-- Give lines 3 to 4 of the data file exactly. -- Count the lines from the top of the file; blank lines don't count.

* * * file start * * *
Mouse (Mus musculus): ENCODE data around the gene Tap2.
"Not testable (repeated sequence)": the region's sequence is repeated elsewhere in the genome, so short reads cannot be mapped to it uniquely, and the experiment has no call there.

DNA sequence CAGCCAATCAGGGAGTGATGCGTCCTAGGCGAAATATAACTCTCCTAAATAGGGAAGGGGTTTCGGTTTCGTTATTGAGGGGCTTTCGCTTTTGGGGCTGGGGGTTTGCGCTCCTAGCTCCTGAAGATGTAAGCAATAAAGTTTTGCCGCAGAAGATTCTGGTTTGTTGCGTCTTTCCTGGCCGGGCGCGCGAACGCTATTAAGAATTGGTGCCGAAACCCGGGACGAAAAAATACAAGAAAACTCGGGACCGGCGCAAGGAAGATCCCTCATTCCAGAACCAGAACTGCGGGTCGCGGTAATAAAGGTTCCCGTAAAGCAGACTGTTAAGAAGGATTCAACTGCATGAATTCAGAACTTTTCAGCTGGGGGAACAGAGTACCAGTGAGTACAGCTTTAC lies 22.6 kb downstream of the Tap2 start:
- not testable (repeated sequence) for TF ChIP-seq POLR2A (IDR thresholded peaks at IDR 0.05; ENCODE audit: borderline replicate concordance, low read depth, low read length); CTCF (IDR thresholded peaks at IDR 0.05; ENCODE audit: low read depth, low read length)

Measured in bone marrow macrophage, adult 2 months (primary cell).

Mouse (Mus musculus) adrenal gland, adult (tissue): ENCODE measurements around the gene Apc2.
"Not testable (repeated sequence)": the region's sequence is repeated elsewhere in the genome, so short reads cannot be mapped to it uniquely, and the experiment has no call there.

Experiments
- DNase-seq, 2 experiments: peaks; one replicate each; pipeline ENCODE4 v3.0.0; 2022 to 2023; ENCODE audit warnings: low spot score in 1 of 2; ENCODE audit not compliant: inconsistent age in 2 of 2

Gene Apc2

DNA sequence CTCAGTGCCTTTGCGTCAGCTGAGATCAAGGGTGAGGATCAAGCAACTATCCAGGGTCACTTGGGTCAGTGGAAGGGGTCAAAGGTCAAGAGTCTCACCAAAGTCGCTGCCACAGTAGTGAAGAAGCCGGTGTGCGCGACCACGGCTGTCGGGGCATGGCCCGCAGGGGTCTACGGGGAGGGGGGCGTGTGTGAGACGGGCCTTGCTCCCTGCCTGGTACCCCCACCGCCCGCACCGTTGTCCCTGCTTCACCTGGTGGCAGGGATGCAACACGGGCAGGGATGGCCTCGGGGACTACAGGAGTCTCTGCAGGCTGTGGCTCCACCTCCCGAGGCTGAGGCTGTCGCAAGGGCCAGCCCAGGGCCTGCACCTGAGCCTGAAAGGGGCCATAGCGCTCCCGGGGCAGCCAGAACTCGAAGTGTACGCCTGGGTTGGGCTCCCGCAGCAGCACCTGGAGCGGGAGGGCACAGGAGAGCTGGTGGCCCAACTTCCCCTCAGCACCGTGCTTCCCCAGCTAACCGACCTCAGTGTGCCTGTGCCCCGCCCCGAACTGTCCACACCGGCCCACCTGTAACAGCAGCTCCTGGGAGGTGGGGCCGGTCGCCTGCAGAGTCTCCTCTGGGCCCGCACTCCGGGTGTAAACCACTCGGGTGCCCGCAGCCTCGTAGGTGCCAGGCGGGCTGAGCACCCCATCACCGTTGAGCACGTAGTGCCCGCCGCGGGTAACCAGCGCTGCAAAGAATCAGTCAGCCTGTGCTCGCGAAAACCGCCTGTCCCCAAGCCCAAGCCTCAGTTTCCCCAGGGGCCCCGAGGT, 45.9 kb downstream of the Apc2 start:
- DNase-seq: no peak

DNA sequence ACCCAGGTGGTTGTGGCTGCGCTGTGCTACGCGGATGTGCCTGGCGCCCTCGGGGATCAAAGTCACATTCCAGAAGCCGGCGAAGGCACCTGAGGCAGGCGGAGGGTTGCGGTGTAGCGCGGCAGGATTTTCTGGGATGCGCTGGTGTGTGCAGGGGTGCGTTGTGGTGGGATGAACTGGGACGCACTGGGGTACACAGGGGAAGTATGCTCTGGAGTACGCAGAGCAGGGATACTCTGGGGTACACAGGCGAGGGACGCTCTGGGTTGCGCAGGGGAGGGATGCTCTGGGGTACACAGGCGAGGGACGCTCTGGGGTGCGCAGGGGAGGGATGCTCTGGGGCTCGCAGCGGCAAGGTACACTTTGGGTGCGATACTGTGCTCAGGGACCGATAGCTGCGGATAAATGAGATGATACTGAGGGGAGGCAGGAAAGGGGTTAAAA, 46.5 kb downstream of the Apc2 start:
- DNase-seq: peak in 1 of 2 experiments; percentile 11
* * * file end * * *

DNA sequence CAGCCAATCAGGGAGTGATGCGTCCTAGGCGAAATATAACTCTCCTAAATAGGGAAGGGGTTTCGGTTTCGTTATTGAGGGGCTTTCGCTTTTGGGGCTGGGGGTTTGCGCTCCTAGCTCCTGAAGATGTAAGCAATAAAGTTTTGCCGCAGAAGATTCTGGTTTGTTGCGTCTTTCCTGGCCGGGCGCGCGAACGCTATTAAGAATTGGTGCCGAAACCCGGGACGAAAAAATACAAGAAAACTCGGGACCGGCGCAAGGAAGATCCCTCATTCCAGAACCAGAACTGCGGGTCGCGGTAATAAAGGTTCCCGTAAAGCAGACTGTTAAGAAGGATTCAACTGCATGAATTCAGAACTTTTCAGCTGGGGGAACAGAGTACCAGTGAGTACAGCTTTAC lies 22.6 kb downstream of the Tap2 start:
- not testable (repeated sequence) for TF ChIP-seq POLR2A (IDR thresholded peaks at IDR 0.05; ENCODE audit: borderline replicate concordance, low read depth, low read length); CTCF (IDR thresholded peaks at IDR 0.05; ENCODE audit: low read depth, low read length)